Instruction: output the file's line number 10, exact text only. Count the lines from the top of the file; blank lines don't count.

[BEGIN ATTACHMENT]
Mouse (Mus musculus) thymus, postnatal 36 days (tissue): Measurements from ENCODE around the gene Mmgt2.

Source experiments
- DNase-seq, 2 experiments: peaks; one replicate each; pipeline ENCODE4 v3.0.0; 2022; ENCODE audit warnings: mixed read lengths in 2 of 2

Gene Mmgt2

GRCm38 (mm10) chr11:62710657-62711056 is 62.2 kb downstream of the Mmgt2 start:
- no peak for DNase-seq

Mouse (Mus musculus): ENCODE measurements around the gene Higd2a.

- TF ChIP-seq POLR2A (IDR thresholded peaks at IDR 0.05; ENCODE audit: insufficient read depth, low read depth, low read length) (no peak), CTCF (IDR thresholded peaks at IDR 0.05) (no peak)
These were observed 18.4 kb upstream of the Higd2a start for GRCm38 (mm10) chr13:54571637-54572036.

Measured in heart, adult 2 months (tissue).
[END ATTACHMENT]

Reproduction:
Measured in heart, adult 2 months (tissue).